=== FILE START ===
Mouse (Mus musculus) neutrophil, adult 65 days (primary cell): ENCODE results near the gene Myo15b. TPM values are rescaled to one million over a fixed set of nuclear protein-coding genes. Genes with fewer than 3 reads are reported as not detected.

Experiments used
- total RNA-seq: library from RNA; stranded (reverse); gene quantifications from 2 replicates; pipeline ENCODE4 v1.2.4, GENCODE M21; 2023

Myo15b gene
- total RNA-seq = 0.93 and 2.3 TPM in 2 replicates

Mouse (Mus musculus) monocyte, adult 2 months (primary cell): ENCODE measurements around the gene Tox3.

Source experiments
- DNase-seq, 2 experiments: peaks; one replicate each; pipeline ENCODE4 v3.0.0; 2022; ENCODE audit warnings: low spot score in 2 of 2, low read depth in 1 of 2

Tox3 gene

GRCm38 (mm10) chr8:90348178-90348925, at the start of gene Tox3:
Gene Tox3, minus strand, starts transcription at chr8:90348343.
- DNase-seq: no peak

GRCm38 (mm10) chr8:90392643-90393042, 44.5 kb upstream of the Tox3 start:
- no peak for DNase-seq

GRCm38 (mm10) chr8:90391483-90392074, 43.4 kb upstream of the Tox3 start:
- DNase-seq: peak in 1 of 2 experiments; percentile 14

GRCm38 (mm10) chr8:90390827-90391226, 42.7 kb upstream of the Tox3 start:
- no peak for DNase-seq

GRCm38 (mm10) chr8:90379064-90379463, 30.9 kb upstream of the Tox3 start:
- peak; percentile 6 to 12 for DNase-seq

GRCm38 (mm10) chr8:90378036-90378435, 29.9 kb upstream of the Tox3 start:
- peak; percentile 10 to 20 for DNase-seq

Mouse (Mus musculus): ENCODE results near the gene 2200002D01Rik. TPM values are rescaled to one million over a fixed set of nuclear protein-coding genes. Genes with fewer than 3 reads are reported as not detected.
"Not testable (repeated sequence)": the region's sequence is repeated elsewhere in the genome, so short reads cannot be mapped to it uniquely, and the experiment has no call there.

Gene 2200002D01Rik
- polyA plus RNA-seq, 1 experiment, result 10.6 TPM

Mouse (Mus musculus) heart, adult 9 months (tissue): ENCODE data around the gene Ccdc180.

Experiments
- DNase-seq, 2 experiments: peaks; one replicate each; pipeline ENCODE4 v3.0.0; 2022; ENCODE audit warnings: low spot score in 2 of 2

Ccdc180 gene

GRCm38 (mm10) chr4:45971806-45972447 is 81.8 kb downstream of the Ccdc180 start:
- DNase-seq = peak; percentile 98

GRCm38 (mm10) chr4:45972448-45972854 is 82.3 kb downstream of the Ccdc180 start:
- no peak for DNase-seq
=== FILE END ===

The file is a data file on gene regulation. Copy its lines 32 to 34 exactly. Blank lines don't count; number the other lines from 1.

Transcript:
- DNase-seq = peak; percentile 98

GRCm38 (mm10) chr4:45972448-45972854 is 82.3 kb downstream of the Ccdc180 start:
- no peak for DNase-seq